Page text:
United Arab Emirates to launch Mars orbiter next month

United Arab Emirates launches its first interplanetary mission to Mars next month: Space probe will orbit the Red Planet for 687 days to study its climate and composition of its atmosphere

  • Called Amal, meaning hope, the mission is scheduled to take off on July 15 
  • The 3,000-pound (1,350kg) craftwill complete one orbit every 55 hours 
  • Will be operational for a martian year – 687 Earth days – and study Mars’s climate
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The United Arab Emirates (UAE) is pushing ahead with its first ever mission to Mars next month, despite the coronavirus pandemic. 

Called Amal, meaning ‘hope’, the mission will take off from the remote Japanese island of Tanegashima on July 15. 

It will be seven months before it reaches Mars and starts orbiting the planet.

The 3,000-pound (1,350kg) craft will complete one orbit every 55 hours for a total of one Martian year — 687 Earth days.

Amal will focus on learning more about the climate of Mars, with various sensors dedicated to understanding the red planet’s weather patterns.

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The 3,000-pound (1,350kg) craft (pictured) will complete one orbit every 55 hours for a total of one martian year — 687 Earth day

UAE’s Amal orbiter will have three sensors on-board to help astronomers learn more about Mars’s climate

After launching from Japan on July 15, it will be seven months before the craft reaches orbit around Mars and starts orbiting the planet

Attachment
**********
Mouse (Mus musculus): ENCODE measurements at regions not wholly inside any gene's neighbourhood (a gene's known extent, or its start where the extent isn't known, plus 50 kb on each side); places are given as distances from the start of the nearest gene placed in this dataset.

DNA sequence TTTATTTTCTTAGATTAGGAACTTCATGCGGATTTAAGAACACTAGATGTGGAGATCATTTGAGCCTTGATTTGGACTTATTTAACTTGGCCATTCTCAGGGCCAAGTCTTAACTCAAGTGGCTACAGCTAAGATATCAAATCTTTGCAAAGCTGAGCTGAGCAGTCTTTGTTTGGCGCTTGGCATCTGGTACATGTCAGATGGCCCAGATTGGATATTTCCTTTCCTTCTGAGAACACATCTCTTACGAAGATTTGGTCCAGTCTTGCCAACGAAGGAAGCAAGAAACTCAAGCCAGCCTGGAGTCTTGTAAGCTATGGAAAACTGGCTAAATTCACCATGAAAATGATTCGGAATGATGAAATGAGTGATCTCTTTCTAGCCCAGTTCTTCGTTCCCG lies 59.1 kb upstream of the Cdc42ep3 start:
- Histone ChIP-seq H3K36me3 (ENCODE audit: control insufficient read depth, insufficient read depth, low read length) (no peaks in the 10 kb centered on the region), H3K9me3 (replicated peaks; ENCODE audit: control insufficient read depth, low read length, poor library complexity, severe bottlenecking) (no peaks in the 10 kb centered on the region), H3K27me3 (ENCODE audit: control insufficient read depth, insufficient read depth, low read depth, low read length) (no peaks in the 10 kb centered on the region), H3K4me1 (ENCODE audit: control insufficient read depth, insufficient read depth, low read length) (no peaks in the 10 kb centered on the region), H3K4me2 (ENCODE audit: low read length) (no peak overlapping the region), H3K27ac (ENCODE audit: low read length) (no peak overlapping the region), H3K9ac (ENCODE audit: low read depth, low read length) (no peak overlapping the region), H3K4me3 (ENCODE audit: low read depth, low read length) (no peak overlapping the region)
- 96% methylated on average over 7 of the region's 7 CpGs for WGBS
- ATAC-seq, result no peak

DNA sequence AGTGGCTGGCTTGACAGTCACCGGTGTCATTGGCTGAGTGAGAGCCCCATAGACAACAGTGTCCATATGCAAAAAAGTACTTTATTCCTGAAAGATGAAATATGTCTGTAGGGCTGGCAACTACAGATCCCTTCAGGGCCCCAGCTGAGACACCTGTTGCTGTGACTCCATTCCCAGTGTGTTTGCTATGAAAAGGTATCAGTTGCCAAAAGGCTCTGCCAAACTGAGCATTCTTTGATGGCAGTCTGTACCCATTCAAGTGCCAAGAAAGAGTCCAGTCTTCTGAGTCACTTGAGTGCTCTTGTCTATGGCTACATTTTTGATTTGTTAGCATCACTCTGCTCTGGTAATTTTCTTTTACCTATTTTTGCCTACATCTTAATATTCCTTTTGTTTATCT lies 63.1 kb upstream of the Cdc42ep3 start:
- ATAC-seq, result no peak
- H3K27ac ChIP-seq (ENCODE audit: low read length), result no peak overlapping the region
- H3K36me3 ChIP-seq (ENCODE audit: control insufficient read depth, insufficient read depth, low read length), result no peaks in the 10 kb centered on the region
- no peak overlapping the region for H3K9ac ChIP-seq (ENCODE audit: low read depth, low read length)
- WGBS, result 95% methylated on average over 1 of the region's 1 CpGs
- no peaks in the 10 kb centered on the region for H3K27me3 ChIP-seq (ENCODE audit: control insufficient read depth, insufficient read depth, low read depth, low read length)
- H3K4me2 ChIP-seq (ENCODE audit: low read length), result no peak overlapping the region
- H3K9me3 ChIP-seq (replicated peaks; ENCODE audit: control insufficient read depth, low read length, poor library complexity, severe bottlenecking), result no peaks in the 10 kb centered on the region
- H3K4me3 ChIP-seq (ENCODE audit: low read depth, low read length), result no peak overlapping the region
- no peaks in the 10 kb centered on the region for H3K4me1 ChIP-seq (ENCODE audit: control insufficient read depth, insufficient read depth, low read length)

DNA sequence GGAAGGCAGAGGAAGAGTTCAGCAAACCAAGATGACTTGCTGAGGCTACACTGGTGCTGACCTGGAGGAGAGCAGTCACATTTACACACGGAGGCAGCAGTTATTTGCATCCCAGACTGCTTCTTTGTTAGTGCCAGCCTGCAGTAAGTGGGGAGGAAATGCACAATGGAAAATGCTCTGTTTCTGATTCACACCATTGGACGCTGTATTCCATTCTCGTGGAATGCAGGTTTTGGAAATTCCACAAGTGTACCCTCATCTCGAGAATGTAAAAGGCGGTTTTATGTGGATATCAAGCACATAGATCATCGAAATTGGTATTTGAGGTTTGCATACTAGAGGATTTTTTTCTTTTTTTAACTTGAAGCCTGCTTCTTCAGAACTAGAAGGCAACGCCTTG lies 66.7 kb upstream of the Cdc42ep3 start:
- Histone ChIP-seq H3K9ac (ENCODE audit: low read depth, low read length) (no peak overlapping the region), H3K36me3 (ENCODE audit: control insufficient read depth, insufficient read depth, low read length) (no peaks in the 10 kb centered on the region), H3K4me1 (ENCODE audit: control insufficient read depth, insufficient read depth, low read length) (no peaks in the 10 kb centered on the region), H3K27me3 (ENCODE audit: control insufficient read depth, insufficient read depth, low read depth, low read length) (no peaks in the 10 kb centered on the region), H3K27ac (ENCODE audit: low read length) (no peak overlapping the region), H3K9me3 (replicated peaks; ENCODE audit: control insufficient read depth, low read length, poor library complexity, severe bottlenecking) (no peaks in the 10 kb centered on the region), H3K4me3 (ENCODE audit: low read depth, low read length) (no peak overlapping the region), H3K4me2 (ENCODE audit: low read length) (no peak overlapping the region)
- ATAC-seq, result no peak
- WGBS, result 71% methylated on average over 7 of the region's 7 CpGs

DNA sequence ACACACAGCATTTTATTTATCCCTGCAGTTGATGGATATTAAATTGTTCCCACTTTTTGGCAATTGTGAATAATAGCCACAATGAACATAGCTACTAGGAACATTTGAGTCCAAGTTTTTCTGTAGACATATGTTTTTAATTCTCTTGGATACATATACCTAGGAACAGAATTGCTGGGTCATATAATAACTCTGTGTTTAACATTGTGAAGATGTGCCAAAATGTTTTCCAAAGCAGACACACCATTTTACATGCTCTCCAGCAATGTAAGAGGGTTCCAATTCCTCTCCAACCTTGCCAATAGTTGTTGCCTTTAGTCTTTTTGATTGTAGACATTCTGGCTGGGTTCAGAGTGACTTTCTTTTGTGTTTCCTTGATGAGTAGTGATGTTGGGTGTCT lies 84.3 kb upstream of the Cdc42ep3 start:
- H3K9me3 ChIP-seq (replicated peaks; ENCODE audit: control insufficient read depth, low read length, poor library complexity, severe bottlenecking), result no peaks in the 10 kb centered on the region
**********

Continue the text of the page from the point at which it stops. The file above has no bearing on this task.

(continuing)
The craft will be fitted with several cameras designed to monitor and analyse the climate, including ultraviolet and infrared devices.

Most Mars missions assess the geology of the planet, to try and understand its history and what made the world so barren. 

Deputy project manager and minister for advanced sciences, Sarah al-Amiri, said at a briefing yesterday: ‘We are studying a planet that looks as if it was very similar to our own, but has undergone some form of change to the point it can no longer have water, one of the major building blocks of life.

‘For instance, if there is a major dust storm on Mars does that increase the rates of escape of hydrogen and oxygen?’ 

Sir Ian Blatchford, director of the UK’s Science Museum Group, told the BBC that by not following suit, the UAE mission ‘will provide the most comprehensive, holistic picture of Mars’s climate’. 

UAE’s Amal orbiter will have three sensors on-board to help astronomers learn more about Mars’s climate. 

One will be a high-resolution camera dedicated to tracking dust movements and the ozone of Mars. 

This will scan a range of light frequencies. 

Another device will specifically focus on infrared and was built by scientists at Arizona State University. 

This IR camera will measure both the upper and lower atmosphere.  

The third sensor will be an ultraviolet spectrometer for measuring oxygen and hydrogen levels.

Officials say the launch is hugely important for the country’s status and economic survival. 

Arab space chiefs hope the blossoming space programme will open up further opportunities for the nation’s youth and cement the UAE’s place among the world’s most influential countries.